Memories and Tales

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by Maggie Finch

It’s quite small, as I remember: about the size of a large swimming
pool.  This feeling was enhanced by the presence of large haphazard rocks all across the mouth, so that at high tide the water achieved a nearly magical serenity.
My mother used to take us up to Maine for vacation (four kids and a few well-chosen companions), renting various extremely economical habitations, always with Bath as the hub.  That summer brought us to a pair of tiny, isolated camps which we designated conveniently, Males and Females.  We had access to a strip of beach, and a charming evergreen wood, through which we walked each day to obtain our all-important mail.  Among the lofty trees the woodthrush tossed out its ripples of song.                                                                                                              But it is the cove that I remember in a special way.  All my long life I’ve never seen anything else like it — anything else so beautiful.  The pines rimmed it, coming down close to the shore, as if they wanted to join us in our swim.  The clean white sand bottom was clearly seen on quiet days.  To move along, or rest, buoyed up by the placid, golden, sun-struck water, was to be enveloped by such an excellence that I could only feel that this was what I would discover in heaven.
Ever since that summer, no spot has come near it.  Oh, yes, I’ve lived in, I’ve visited, some great places — some that were “world-renouned.”  Yet the memory of this nameless little inlet is still my source of unending courage, strength and joy.
You know how sometimes you’re asked to shut your eyes and revisit a place very dear to you,  a place very calming,  serene?  Guess where I go.  At the dentist’s just the other day, I found it expedient to take another leisurely afternoon swim.  I was  even fortunate enough to find one of those sun-warmed pockets. . . .
Living now, haply, in Bath, I’ve tried once or twice to find my liquid  Shangri-La again.  Actually, I’ve been told by a friend that she’s sure she knows the place and could take me there.  That’s very kind, but now I’ve about decided “you can’t go home again.”  What if I were to find it changed?    What if the trees no longer come crowding down in so friendly a fashion?  What if there are a couple of cottages watching themselves in that pristine, high-tide mirror?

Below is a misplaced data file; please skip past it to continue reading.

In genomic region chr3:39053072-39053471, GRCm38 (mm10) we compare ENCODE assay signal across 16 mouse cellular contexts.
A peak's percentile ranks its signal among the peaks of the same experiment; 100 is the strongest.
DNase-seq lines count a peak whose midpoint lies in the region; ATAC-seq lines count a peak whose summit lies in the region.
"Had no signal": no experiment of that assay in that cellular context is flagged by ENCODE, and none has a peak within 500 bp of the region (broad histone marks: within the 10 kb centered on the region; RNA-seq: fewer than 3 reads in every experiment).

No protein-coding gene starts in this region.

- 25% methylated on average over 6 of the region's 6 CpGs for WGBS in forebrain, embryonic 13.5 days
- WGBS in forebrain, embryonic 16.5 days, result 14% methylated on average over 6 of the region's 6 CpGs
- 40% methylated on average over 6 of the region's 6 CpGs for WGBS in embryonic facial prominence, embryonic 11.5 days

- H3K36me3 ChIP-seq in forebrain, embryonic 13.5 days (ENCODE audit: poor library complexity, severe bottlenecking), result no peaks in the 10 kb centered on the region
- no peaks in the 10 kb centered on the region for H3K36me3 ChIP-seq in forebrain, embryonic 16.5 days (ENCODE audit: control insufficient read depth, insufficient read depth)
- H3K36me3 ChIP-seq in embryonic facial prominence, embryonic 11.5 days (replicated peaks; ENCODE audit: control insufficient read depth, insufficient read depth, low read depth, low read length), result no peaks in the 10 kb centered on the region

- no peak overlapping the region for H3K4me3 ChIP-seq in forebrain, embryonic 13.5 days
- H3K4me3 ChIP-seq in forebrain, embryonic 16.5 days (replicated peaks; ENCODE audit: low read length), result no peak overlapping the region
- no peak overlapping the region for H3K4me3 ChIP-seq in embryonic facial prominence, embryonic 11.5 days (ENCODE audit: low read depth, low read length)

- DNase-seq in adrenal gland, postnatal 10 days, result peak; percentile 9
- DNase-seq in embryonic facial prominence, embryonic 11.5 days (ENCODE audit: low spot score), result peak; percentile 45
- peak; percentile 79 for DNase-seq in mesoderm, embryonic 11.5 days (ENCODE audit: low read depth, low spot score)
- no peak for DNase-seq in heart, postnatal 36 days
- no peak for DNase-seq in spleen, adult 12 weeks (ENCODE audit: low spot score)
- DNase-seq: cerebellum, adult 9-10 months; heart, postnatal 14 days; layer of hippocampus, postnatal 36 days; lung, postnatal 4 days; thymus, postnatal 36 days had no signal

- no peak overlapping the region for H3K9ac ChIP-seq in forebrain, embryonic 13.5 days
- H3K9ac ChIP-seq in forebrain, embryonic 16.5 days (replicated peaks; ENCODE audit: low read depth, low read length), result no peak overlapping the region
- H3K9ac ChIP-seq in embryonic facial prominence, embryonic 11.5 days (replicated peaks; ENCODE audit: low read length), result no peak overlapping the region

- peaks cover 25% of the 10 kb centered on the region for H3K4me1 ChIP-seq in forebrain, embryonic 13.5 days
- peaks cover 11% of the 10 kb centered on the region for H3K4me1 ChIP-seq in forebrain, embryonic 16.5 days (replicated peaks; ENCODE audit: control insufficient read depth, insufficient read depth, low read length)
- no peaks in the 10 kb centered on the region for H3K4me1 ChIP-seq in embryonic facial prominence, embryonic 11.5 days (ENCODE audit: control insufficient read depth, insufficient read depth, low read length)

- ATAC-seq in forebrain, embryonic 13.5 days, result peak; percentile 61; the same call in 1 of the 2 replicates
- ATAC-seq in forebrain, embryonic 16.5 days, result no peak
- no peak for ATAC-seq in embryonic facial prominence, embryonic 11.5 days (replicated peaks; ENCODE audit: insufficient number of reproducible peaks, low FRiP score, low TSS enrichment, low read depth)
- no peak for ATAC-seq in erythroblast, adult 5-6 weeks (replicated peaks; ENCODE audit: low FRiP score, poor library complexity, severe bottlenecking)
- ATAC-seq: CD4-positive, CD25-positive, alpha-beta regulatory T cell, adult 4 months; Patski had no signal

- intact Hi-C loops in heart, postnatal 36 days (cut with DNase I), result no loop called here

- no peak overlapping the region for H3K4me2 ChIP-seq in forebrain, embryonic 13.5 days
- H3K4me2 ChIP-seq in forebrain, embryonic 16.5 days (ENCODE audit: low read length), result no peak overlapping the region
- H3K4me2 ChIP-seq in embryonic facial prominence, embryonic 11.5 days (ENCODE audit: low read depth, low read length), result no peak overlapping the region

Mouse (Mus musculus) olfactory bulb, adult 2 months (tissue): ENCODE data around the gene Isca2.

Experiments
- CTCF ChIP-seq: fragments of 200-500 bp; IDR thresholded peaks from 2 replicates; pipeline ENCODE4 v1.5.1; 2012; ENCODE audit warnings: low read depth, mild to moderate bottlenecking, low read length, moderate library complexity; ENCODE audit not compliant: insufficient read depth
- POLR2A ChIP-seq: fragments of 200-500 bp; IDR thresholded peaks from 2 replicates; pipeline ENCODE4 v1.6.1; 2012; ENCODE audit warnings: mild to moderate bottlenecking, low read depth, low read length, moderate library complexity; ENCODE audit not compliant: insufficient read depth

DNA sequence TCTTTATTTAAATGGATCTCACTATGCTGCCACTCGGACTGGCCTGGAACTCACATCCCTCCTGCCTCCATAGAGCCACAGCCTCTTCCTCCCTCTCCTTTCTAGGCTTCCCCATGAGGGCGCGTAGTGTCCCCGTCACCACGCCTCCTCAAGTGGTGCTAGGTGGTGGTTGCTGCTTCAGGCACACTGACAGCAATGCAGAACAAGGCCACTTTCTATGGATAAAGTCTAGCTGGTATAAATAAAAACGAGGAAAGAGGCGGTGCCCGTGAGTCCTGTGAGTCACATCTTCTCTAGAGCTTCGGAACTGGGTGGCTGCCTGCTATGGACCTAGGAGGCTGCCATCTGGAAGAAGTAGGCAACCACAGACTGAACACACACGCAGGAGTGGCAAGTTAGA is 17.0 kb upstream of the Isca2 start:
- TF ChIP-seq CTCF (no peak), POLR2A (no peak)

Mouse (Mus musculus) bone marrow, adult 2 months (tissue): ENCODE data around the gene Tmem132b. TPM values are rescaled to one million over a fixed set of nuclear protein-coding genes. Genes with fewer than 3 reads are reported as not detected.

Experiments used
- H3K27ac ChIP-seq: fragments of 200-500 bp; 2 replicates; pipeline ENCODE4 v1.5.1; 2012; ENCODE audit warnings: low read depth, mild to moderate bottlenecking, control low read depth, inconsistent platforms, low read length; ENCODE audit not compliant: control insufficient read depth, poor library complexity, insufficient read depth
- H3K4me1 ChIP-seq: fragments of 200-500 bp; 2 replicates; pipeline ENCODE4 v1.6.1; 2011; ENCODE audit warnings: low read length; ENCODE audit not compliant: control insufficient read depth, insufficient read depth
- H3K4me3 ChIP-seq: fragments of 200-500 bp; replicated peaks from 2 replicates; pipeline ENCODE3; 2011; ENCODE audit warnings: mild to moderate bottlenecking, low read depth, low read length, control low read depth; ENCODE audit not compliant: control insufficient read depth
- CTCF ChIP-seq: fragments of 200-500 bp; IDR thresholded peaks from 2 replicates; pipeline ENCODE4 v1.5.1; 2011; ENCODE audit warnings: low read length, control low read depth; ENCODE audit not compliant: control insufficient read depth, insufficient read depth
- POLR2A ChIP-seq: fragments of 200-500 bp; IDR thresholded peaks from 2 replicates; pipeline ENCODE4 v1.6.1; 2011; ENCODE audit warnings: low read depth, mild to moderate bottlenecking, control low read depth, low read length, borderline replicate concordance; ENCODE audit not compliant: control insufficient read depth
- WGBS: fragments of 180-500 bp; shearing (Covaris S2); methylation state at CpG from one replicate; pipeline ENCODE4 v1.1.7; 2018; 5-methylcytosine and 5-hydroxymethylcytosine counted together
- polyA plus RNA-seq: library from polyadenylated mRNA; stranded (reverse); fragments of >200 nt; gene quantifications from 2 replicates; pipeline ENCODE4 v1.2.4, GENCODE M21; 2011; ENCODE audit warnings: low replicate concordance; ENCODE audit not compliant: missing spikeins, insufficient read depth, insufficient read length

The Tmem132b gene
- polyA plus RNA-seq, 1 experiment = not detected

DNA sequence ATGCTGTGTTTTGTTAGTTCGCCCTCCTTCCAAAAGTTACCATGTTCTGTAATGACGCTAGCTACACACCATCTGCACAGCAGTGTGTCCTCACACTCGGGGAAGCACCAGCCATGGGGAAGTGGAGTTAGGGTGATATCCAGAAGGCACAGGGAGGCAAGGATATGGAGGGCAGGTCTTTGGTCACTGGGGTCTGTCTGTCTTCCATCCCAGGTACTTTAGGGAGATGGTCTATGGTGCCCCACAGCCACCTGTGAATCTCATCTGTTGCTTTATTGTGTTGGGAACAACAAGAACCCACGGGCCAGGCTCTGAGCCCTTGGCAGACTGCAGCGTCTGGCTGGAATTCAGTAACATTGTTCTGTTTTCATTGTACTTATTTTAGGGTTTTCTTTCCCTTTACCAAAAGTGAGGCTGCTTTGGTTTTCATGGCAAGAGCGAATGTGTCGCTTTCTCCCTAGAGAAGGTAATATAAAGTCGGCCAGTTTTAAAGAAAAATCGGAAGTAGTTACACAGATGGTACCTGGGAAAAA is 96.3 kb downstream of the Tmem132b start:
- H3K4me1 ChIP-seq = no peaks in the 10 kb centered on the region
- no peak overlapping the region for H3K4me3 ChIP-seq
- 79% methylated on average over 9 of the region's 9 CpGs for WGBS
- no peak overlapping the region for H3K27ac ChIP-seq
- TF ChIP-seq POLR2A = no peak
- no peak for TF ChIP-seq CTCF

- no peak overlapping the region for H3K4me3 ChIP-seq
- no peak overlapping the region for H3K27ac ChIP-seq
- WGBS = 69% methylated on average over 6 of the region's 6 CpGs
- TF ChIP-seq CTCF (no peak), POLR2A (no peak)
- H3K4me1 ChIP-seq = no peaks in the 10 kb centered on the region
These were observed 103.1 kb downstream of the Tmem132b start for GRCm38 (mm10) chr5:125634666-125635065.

I think I’d rather keep the treasure I have, wrapped securely inside me where no one can touch it and disillusion has no chance to come barging in on something so precious, so enchanting.  I’m reminded of a song by Burns  — how does it go? — “I’ll wear you in my heart, lest I should lose my jewel. . . .”
My trusty Webster’s Collegiate informs me that the word “cove” also has the meaning “a sheltered nook,” and so I know that I rightfully assign this minute bit of the Atlantic as the cove of my heart.




by Annie

“As long as I can remember, Maggie carried inspiring words she had written out, by hand, in her wallet at all times and read them often.  I remember the St. Francis Prayer and quotes from Meditations for Women Who Do Too Much by Anne Wilson Schaef, Pocketful of Miracles by Joan Borysenko, and Simple Abundance by Sarah Ban Breathnach.  Near the end of her life, she posed for this photo when she was excitedly telling me about a list of seven spiritual gifts from a book she was reading. love, joy, friendship forgiveness, kindness, faith, and laughter. She especially loved that the list included laughter


Sent to her lifelong friend made in college, Martha Willard DeRichemont
Maggie and Martha had met at Bennett Junior College and loved Millay together.  All their lives, Maggie and Martha sent each other penguins and called each other “Mabel.” Maggie told me that this was a joke invented in college because one of them had a maiden aunt called Mabel and they were teasing each other about the possibility of becoming a conventional respectable woman like Mabel. I forget the origin of the penguins.

——— Forwarded message ———-
From: Margaret Finch <>
Date: Wed, May 1, 2013 at 5:44 PM
Subject: LOVE. LOVE. LOVE!!!!!!
To: marthaderichemont <>

SWEET WOMAN OF MY ETERNITY! ! ! ! I HAVe to admit that I am totallt, but totally, at sea here

in this incredible world of machines and automatic businesses— I who, from birth, could never handle ANYTHING as iot was supposed to be handled by intelligent, savvy, au-courrant peoples unlike myself!!!  I f   ypu eer receive this (which I very much doubt—- typing off into the vast unknown spaces as I feel I am doing—-  know that I adore you just ad much as I ever did ND THAT GOES ON F O R E V E R  A N D  A  D A Y!!  (AT THE VERY
Wasn’t it just simply  marvellous that once again (after how many, many lifetimes????)  the Powers that Be (AKA  GOD!!!) made sure that we would be simultaneously attending that funny little “college”together??  How very DREARY would my entire life not have  been-? ? ?   had that not happened? ? ? ?>Don’t give up hope quite yet, my love— my wonderful son Royo comes in June and he promises to get this machine— and your friend Maggie—- in perfect shape so communication can take place as it well should, considering that we are  both entering the final countdown, so to speak. . . .   anyway, if you ever do receive this, over the far, far waves—- I’m happy and well content and well cared-for, and hope you can say the same (but perfectly sure you can say YES and even FAR MORE SO. . . .  X O X O X O X O  from your FOREVER  M A B E L
Maggie named her second daughter, Martha, after “Aunt Marta,” because Aunt Marta brought Maggie to the hospital to have the baby while Maggie’s first husband Jack was away with another woman.